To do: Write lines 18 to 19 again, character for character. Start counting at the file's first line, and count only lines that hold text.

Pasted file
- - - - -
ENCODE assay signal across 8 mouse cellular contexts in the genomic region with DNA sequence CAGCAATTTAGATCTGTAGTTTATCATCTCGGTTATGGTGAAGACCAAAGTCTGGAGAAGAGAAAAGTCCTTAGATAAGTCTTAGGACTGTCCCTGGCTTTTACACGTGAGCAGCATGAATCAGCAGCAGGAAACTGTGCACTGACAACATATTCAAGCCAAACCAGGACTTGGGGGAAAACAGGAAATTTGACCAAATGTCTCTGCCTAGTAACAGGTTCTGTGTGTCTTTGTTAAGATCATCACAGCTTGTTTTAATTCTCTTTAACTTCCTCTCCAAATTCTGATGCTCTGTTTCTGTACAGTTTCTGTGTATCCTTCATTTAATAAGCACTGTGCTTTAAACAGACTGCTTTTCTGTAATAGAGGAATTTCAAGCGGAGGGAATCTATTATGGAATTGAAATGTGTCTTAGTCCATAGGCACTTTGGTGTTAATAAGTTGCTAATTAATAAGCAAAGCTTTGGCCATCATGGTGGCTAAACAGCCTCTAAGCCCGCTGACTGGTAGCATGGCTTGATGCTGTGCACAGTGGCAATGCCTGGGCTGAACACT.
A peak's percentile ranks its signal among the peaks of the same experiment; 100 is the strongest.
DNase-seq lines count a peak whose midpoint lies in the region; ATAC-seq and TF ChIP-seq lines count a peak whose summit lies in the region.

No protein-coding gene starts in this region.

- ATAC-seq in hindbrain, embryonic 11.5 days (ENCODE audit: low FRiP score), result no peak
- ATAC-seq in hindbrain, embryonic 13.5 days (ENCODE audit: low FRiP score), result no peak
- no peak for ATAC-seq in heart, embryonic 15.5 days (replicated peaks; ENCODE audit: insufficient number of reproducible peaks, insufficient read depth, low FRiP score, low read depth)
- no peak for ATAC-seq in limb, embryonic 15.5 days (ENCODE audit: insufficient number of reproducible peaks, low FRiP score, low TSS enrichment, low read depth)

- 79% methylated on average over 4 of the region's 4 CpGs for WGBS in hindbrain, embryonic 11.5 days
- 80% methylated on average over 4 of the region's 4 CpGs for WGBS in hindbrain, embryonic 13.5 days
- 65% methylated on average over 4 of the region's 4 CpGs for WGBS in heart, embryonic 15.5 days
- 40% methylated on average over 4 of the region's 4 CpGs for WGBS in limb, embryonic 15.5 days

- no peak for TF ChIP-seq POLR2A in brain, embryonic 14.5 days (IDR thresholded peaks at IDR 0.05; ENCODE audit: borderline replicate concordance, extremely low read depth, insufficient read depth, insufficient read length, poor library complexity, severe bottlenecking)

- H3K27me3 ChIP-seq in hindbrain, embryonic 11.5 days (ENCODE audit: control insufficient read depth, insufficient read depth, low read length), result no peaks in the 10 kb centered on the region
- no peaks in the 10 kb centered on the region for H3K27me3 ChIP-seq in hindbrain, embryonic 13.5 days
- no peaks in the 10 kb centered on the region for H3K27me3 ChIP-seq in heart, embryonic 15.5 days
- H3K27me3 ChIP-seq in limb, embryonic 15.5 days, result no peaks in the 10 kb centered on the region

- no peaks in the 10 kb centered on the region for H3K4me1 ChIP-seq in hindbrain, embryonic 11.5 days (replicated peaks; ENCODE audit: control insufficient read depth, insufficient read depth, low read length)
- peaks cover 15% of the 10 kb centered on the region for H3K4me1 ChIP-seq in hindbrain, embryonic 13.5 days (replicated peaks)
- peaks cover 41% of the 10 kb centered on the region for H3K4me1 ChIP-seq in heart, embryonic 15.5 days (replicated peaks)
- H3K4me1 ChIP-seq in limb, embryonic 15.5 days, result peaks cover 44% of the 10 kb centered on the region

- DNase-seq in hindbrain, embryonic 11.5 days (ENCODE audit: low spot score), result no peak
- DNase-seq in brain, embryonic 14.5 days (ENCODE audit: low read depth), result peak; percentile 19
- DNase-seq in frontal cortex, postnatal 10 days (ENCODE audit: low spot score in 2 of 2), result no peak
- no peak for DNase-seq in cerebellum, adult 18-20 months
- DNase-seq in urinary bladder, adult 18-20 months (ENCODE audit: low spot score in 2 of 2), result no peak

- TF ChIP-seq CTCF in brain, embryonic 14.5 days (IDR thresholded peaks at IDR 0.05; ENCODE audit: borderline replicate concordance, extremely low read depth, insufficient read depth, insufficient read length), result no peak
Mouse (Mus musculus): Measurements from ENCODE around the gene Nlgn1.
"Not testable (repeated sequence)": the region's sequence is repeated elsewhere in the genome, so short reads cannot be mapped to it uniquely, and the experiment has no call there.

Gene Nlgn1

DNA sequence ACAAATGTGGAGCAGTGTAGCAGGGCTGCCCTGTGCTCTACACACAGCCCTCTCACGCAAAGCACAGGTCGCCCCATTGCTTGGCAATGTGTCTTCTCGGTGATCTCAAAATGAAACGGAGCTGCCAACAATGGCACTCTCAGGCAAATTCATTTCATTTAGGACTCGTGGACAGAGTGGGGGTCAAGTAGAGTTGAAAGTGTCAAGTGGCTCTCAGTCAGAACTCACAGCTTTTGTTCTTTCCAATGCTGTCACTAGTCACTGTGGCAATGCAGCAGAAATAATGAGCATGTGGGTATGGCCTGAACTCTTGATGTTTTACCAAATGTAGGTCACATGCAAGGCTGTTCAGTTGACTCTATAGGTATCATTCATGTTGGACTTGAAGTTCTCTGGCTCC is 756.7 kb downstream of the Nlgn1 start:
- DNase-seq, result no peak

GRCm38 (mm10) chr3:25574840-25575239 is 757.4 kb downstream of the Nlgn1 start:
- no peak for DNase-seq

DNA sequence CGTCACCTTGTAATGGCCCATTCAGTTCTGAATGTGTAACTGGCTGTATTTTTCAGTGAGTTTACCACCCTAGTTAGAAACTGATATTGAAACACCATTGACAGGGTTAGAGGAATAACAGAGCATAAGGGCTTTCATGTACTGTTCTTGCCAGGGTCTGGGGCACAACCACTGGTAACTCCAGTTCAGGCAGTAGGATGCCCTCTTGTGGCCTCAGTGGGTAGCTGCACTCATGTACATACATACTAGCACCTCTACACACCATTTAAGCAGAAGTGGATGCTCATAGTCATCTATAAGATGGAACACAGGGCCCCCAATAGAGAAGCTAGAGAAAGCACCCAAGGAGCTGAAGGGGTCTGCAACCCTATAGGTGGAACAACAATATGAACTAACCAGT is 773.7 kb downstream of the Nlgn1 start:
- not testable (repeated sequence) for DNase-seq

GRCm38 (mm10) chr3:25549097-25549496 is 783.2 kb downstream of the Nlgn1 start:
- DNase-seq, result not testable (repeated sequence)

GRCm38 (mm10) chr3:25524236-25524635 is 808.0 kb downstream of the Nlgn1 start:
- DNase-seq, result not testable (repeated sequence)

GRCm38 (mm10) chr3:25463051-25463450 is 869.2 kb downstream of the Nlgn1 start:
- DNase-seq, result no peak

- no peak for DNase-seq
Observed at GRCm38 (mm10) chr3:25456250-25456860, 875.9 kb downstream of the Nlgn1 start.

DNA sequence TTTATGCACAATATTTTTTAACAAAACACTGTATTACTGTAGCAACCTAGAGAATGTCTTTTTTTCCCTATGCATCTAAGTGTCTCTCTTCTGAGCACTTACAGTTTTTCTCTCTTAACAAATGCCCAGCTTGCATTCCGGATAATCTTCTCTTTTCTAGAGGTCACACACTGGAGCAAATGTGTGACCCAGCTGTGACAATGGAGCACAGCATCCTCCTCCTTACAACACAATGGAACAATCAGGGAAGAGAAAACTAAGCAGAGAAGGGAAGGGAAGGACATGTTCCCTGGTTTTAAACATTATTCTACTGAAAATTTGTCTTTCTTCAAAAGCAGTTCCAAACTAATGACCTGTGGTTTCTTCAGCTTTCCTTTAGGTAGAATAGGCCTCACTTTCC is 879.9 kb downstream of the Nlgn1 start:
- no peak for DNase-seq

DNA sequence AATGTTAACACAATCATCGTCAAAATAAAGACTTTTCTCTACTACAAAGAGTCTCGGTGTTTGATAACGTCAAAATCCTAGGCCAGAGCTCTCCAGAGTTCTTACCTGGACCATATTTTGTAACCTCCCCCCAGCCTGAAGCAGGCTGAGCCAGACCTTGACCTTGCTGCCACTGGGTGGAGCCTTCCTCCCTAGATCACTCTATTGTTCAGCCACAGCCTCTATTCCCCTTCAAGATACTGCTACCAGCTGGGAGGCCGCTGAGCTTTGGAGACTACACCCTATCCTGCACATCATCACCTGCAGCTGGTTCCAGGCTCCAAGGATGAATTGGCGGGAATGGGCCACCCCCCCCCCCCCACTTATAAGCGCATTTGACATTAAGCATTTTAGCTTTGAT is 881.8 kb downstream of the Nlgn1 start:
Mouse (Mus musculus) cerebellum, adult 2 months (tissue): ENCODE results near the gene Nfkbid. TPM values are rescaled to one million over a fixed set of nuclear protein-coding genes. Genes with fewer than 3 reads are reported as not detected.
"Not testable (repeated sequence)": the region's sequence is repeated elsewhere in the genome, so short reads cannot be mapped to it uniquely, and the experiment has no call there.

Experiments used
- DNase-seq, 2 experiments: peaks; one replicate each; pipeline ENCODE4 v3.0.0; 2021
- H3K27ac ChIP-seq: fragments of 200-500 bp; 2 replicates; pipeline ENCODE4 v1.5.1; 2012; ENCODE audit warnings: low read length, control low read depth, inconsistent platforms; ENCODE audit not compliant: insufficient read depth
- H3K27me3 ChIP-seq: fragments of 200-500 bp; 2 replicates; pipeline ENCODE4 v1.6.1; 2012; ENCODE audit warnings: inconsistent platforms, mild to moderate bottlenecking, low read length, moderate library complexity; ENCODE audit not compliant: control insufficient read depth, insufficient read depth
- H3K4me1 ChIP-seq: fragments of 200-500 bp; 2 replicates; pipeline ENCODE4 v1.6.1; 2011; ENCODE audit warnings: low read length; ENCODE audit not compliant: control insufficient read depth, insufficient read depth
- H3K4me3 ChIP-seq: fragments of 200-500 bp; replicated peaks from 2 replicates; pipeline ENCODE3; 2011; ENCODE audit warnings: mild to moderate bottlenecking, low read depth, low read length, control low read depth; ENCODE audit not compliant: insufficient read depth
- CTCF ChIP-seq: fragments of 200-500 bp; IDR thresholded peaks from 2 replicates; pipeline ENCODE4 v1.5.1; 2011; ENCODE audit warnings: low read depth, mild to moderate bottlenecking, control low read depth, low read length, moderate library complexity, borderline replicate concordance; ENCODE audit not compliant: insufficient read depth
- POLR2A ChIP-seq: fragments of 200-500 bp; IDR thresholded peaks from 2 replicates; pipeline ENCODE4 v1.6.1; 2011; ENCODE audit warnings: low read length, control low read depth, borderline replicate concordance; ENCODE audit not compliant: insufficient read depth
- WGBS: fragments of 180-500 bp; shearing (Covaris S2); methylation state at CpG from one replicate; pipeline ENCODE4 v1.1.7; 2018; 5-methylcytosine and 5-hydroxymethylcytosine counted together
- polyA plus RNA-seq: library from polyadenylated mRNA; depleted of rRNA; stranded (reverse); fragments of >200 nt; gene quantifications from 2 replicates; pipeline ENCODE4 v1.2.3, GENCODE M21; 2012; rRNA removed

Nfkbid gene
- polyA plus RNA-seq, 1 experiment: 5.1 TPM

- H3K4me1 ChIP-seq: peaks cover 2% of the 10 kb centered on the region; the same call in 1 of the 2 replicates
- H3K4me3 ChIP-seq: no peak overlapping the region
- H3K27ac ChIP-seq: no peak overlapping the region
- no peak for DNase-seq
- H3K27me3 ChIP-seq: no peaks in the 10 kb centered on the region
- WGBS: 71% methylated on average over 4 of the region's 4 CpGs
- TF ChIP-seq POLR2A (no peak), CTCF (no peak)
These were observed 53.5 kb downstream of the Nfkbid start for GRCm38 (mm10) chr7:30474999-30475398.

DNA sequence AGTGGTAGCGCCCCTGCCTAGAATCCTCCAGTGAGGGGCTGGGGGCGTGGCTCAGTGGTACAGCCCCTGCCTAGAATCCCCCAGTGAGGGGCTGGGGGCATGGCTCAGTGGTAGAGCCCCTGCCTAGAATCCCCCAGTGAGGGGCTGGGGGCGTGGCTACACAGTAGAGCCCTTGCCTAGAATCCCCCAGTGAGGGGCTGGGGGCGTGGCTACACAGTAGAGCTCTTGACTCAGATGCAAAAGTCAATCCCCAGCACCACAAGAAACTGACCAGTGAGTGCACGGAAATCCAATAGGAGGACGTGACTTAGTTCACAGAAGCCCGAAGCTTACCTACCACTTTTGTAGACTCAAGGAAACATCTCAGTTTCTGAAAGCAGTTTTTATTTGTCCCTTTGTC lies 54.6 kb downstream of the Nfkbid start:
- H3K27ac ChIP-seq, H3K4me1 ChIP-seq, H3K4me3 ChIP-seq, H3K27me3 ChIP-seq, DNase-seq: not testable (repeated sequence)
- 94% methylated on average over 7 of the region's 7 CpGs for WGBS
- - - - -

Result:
- no peaks in the 10 kb centered on the region for H3K4me1 ChIP-seq in hindbrain, embryonic 11.5 days (replicated peaks; ENCODE audit: control insufficient read depth, insufficient read depth, low read length)
- peaks cover 15% of the 10 kb centered on the region for H3K4me1 ChIP-seq in hindbrain, embryonic 13.5 days (replicated peaks)